Vecchi Pazzi, an irreverent comedy on survival
by Muriel Del Don
- LOCARNO 2015: Swiss director Sabine Boss’ film opened the Panorama Suisse section of the latest edition of the Locarno Film Festival in a packed room buzzing with anticipation
Once again this year the Panorama Suisse section of the Locarno Film Festival features a carefully chosen selection of Swiss films in their national and international premieres that shows just how rich, and in some ways, surprising, Swiss film is. Vecchi Pazzi [+see also:
film profile] by Swiss director Sabine Boss, who is originally from the Canton of Aargau, broke the ice by making the room in the Fevi palace laugh with a slightly melancholic and bittersweet comedy.
The melancholy that permeates the latest piece by the Swiss director is not, however, heavy or oppressive. On the contrary, it has a reinvigorating madness to it. After Der Goali bin ig Sabine Boss once again shows her talent for creating light but strong comedies, a perfect mix of light heartedness and subtle irony (with a Swiss touch).
Vecchi Pazzi tackles the delicate issue of old age in a direct and ironic way without, however, falling into the trap of sentimentalism. Vivi Ferrari (played by the talented and engaging Andrea Jonasson) is a diva in the truest sense of the word, passionate but also incredibly capricious and full of herself. Despite her age nothing and no one can keep her off the stage, which has a regenerating effect on her not only physically but mentally too.
Unfortunately, despite her unbridled passion for the world of theatre, Vivi’s health is getting worse by the day and her daughter Alexa is forced to have her admitted to a luxurious residential home in the Locarno region. The blow is a harsh one for our cabaret queen, who has to face up to the sad decline of not only her career but her life as an artist too. An unexpected encounter with the mysterious Aldo (Luigi Diberti), who is also a resident at the home in Ticino, changes things, encouraging Vivi to embark on a new and surprising musical adventure with the chorus of elderly people at the clinic in tow.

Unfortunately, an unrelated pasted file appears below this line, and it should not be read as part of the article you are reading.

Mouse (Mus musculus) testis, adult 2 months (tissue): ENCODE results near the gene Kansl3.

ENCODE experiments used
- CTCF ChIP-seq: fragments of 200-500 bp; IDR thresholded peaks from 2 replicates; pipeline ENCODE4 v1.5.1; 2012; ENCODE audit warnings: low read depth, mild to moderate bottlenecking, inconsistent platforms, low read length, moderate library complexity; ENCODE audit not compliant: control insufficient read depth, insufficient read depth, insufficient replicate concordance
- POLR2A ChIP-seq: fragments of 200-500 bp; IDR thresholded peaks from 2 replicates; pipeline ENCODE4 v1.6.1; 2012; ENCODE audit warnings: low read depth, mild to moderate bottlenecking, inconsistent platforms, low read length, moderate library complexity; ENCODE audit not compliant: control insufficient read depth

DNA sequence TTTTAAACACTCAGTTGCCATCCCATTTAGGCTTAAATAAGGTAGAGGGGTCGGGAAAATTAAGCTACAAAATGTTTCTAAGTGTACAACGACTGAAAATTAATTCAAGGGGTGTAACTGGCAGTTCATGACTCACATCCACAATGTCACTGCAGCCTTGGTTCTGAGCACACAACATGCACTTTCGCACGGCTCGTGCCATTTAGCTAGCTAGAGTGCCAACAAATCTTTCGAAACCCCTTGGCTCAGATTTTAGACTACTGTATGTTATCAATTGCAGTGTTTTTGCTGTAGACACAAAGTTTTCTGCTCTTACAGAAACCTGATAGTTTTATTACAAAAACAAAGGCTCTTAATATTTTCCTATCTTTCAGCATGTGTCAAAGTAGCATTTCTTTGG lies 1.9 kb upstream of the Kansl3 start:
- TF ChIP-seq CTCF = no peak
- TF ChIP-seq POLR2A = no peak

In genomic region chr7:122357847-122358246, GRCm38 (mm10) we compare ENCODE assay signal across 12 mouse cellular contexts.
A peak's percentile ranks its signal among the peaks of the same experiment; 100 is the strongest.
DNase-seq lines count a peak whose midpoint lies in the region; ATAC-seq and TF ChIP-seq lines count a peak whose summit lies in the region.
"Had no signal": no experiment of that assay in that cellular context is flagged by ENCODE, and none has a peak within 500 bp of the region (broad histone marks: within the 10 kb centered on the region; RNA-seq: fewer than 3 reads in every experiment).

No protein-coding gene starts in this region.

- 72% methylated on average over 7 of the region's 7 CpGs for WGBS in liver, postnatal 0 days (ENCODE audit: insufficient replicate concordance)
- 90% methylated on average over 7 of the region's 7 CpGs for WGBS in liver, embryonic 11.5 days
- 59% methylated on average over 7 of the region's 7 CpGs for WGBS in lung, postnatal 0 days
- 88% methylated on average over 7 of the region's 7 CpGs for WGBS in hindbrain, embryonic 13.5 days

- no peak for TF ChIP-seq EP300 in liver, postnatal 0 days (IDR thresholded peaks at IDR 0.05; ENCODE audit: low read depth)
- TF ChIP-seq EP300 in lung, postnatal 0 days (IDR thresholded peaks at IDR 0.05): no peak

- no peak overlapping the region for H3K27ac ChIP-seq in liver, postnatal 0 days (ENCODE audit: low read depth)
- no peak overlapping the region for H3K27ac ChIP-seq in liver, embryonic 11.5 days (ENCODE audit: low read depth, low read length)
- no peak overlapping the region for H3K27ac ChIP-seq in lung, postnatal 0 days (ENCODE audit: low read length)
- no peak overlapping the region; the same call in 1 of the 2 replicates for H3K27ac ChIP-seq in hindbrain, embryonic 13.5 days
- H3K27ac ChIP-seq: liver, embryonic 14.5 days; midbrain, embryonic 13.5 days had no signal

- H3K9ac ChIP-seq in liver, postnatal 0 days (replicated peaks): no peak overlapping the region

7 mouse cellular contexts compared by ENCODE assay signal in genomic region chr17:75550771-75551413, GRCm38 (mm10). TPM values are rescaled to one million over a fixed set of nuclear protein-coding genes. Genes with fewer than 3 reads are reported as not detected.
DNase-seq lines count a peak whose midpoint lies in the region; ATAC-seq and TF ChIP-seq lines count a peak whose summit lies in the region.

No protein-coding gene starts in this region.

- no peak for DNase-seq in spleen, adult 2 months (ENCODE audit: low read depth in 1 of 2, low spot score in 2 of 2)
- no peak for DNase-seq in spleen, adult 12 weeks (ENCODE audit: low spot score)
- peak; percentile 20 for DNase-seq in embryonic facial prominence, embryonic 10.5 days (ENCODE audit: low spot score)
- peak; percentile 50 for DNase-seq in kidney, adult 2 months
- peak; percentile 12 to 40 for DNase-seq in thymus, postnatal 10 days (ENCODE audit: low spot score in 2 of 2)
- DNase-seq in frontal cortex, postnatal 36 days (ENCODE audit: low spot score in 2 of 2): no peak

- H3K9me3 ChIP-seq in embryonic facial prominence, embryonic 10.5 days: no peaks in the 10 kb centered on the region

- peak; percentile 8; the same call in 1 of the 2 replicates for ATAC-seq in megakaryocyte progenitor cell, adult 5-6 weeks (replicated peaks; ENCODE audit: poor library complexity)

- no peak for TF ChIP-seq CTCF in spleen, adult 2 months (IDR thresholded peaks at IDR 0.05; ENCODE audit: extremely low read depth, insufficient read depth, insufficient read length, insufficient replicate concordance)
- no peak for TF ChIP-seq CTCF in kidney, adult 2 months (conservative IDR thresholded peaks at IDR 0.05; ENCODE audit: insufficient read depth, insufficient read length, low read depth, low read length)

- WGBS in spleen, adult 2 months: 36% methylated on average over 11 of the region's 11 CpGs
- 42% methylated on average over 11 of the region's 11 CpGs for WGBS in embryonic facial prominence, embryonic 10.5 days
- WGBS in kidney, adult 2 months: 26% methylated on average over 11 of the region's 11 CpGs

Sabine Boss won over audiences at Locarno with a comedy full of shining jokes, cutting but with a retro nostalgic feel to them. The delicate topic of old age and the difficulties in living a life that seems to belong to the past is approached by the director with humour but in a way that also shows great clarity of mind, demonstrating how important it is to keep the flame that burns in each of us alive. The latest film of Sabine Boss is also a tribute to the majestic scenery of the Ticino, which seems to reflect the fears but also the new conquests of our drama queen. This is a film that demonstrates that the Swiss film industry is also capable of producing first-class comedies, full of cutting and wholesome Swiss humour.
(Translated from Italian)